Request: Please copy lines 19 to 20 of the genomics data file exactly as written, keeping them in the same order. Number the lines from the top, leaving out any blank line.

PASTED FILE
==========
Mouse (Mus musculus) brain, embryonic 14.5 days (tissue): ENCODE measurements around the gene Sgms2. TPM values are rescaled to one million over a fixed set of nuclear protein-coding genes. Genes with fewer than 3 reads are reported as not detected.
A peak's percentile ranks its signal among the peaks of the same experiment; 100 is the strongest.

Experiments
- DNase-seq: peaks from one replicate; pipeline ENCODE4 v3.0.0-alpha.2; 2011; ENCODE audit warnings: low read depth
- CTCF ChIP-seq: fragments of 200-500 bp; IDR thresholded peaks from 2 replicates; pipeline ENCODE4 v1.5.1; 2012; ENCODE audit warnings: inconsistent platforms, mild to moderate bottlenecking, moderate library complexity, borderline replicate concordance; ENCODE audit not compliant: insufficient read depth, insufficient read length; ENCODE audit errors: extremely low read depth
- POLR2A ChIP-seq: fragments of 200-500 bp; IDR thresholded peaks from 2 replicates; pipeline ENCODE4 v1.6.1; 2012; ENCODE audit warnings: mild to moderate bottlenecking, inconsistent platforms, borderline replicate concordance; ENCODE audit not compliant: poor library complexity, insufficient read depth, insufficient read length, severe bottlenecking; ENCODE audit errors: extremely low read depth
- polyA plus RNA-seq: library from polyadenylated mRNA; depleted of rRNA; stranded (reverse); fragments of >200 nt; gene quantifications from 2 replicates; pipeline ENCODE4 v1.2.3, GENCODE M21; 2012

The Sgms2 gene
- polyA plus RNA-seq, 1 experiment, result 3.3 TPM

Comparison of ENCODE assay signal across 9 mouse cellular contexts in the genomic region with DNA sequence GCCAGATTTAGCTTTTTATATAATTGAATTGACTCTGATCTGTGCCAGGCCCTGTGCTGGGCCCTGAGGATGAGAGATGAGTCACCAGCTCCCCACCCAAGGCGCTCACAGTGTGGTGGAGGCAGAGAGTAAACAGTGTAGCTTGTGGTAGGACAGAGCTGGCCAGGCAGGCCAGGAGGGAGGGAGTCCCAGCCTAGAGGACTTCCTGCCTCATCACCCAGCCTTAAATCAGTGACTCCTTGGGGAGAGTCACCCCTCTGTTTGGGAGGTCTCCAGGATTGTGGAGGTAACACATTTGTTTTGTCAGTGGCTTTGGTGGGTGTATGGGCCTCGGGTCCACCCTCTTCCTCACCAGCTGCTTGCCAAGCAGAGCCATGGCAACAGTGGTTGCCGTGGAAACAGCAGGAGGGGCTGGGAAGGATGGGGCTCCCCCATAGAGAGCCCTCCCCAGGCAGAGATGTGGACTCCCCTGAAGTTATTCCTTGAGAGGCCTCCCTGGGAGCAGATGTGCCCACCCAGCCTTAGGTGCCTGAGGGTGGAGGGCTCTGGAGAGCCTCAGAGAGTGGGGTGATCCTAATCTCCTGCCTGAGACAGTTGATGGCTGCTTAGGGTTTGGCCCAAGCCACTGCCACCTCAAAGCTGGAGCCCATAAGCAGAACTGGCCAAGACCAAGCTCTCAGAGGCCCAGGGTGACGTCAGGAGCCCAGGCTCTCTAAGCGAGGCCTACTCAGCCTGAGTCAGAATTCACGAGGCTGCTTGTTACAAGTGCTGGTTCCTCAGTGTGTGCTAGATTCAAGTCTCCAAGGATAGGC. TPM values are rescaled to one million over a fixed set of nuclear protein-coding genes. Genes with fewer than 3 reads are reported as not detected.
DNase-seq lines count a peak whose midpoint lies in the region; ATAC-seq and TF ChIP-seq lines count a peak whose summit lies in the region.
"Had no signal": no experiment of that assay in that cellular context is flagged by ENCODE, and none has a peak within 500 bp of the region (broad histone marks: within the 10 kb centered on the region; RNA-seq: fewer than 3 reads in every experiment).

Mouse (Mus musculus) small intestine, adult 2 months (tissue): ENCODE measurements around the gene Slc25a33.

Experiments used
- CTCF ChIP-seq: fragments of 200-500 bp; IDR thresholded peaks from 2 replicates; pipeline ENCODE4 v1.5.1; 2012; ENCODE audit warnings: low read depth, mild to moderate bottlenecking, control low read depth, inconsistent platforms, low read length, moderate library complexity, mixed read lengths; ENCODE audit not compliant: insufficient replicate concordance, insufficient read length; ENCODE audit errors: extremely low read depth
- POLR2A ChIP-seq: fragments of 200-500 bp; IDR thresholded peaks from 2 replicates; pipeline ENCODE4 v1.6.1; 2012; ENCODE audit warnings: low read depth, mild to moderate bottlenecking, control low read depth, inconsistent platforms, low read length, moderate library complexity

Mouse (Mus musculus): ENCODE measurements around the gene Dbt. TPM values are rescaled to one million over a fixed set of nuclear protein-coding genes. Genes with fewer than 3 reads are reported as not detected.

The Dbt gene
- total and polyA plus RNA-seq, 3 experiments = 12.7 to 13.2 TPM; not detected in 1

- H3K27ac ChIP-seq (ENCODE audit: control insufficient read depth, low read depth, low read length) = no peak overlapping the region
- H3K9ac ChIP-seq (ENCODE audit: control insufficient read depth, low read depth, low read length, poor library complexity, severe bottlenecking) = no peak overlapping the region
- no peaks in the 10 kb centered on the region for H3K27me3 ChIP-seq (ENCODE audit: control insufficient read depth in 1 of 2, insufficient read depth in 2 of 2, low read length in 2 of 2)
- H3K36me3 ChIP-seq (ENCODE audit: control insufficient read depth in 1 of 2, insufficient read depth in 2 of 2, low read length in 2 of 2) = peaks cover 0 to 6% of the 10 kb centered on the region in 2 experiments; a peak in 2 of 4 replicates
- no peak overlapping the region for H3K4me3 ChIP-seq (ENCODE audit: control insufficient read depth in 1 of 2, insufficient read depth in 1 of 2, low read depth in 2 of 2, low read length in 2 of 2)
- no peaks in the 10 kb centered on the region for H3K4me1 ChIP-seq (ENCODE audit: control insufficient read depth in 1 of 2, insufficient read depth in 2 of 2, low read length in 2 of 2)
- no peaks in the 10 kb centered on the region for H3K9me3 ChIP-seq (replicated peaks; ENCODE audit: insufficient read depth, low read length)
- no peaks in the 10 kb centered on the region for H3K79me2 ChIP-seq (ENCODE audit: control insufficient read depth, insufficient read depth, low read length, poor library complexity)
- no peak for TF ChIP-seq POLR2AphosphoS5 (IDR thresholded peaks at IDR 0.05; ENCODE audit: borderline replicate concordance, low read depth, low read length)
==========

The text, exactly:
- total and polyA plus RNA-seq, 3 experiments = 12.7 to 13.2 TPM; not detected in 1

- H3K27ac ChIP-seq (ENCODE audit: control insufficient read depth, low read depth, low read length) = no peak overlapping the region